According to the CDC, persons born between 1945-1965 account for three-fourths of the cases of HCV infection. This group is also at greatest risk for hepatocellular carcinoma and other HCV-related liver diseases. The CDC recommends a one-time HCV testing for all persons born between 1945-1965.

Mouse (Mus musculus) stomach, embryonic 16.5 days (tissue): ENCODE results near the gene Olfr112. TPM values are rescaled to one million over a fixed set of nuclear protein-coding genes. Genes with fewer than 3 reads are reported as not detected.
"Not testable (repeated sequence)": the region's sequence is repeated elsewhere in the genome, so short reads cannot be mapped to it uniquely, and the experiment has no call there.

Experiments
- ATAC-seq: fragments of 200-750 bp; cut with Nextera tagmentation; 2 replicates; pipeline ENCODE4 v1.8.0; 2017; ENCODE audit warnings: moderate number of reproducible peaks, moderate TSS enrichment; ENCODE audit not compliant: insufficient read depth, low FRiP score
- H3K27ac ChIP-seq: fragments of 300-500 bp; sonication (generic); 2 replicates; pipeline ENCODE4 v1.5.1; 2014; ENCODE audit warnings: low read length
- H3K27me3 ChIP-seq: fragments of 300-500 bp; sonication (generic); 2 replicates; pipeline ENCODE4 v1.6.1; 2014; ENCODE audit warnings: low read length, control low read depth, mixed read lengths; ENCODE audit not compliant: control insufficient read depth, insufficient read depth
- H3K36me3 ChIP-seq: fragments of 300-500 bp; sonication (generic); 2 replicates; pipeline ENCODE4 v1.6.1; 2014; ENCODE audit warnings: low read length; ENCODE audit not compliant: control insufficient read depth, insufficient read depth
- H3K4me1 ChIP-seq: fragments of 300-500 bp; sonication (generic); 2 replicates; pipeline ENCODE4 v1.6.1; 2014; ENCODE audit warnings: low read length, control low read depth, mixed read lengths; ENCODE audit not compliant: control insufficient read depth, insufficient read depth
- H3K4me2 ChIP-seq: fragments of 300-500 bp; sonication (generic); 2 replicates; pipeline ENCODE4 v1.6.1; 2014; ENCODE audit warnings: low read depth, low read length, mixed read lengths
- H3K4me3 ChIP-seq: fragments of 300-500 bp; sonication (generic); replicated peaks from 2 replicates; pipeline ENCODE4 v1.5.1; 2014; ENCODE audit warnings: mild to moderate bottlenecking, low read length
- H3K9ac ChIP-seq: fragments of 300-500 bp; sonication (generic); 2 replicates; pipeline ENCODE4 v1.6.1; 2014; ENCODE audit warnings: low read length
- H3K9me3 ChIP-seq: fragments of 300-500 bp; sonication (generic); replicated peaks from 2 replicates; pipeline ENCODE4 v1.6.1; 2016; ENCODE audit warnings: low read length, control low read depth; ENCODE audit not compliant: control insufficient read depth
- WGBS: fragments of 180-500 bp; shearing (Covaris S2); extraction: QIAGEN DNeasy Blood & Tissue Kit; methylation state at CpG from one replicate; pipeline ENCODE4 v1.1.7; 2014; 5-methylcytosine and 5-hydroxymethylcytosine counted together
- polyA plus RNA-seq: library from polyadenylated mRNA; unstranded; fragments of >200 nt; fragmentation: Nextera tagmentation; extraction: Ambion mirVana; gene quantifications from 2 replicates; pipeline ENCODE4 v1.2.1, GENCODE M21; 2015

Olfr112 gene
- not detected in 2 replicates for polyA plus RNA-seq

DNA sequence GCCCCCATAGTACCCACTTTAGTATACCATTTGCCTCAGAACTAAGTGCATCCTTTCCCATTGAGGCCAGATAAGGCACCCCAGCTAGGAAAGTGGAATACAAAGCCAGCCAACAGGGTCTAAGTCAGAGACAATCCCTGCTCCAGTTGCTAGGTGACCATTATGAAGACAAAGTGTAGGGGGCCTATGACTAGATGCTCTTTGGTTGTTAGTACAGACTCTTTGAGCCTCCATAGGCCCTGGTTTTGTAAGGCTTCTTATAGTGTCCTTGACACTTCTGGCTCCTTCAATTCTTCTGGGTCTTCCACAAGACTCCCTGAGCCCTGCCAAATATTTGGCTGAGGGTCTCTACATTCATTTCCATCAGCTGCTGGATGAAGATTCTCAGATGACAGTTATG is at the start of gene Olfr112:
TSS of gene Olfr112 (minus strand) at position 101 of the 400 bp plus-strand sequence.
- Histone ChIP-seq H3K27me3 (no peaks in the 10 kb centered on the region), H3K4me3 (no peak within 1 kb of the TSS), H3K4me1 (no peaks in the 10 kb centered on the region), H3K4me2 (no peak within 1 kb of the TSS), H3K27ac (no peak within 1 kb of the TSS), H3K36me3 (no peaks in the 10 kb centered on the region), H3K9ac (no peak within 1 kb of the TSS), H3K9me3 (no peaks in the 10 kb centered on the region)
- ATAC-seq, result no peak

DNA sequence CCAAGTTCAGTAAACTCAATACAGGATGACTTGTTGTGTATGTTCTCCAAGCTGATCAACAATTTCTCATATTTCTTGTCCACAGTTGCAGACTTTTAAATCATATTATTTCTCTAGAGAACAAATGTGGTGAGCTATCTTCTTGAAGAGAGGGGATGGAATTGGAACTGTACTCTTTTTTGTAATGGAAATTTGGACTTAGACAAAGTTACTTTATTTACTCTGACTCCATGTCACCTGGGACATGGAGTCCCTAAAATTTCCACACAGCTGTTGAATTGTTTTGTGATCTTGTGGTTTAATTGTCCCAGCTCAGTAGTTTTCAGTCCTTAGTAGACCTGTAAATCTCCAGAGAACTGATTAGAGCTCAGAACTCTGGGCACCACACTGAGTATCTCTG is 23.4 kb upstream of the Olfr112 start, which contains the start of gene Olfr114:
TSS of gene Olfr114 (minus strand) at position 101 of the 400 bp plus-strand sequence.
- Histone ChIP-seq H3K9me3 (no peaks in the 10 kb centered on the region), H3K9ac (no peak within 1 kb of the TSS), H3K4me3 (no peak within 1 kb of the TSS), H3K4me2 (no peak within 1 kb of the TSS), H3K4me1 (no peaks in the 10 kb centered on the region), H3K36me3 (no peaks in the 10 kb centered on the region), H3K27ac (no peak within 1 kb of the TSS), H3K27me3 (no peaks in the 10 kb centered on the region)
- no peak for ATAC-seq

Although there is still no vaccine for HCV, there are now several treatment options available. In October 2014, the FDA approved a once-daily tablet treatment for chronic HCV genotype 1, the most common form of HCV in the United States. This treatment has proven cure rates of 94-99%. An infected individual is considered cured, if the virus is not detected in the blood 12 weeks after completion of treatment. Since then, several other treatments have been approved, including one that is indicated for the treatment of adult patients with chronic HCV genotype 1, 2, 3, 4, 5, or 6 infection.